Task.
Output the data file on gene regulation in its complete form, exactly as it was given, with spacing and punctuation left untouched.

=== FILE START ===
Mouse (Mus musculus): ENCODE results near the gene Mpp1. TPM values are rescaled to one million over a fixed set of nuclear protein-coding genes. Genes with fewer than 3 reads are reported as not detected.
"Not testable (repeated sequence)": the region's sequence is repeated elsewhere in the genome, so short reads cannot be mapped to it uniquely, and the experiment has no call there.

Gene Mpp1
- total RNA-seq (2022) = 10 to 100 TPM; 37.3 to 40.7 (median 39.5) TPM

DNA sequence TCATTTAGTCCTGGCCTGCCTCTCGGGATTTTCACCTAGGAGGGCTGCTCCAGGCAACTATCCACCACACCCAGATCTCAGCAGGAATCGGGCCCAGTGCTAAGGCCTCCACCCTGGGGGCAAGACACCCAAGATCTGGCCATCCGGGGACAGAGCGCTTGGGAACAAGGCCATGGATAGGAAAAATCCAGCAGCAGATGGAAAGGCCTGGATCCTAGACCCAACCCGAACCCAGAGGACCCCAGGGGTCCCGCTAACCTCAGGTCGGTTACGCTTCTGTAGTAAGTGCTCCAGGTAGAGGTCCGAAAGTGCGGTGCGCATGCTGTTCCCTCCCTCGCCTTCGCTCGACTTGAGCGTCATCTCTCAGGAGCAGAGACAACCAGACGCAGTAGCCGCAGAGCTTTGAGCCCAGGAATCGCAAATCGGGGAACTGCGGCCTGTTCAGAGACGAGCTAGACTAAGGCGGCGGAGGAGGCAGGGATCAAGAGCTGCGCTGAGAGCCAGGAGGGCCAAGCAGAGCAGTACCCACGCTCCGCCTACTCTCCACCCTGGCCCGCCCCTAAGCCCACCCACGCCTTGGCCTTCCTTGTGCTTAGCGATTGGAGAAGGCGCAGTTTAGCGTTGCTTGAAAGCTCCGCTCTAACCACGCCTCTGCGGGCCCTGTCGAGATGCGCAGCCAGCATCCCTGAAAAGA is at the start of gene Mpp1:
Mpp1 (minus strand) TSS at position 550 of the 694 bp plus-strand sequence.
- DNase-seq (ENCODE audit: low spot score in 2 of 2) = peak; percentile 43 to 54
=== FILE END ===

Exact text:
Mouse (Mus musculus): ENCODE results near the gene Mpp1. TPM values are rescaled to one million over a fixed set of nuclear protein-coding genes. Genes with fewer than 3 reads are reported as not detected.
"Not testable (repeated sequence)": the region's sequence is repeated elsewhere in the genome, so short reads cannot be mapped to it uniquely, and the experiment has no call there.

Gene Mpp1
- total RNA-seq (2022) = 10 to 100 TPM; 37.3 to 40.7 (median 39.5) TPM

DNA sequence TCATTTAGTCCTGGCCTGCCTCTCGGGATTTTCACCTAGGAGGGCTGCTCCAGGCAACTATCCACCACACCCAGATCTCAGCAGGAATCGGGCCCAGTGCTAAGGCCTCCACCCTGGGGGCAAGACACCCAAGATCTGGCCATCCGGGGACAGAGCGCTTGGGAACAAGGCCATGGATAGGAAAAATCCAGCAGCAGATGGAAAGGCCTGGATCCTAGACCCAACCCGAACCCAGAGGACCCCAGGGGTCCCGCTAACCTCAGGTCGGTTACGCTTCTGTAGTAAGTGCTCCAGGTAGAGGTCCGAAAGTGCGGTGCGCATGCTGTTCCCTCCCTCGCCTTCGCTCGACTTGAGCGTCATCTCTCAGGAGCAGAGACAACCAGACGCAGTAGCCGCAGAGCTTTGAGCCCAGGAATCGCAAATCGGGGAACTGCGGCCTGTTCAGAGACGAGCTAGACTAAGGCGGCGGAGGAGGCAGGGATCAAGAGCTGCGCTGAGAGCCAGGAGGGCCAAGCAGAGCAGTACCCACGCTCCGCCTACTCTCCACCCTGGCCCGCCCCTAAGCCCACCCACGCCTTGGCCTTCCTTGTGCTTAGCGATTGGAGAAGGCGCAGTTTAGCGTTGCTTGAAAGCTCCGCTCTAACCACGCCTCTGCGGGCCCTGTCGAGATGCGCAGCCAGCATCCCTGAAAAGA is at the start of gene Mpp1:
Mpp1 (minus strand) TSS at position 550 of the 694 bp plus-strand sequence.
- DNase-seq (ENCODE audit: low spot score in 2 of 2) = peak; percentile 43 to 54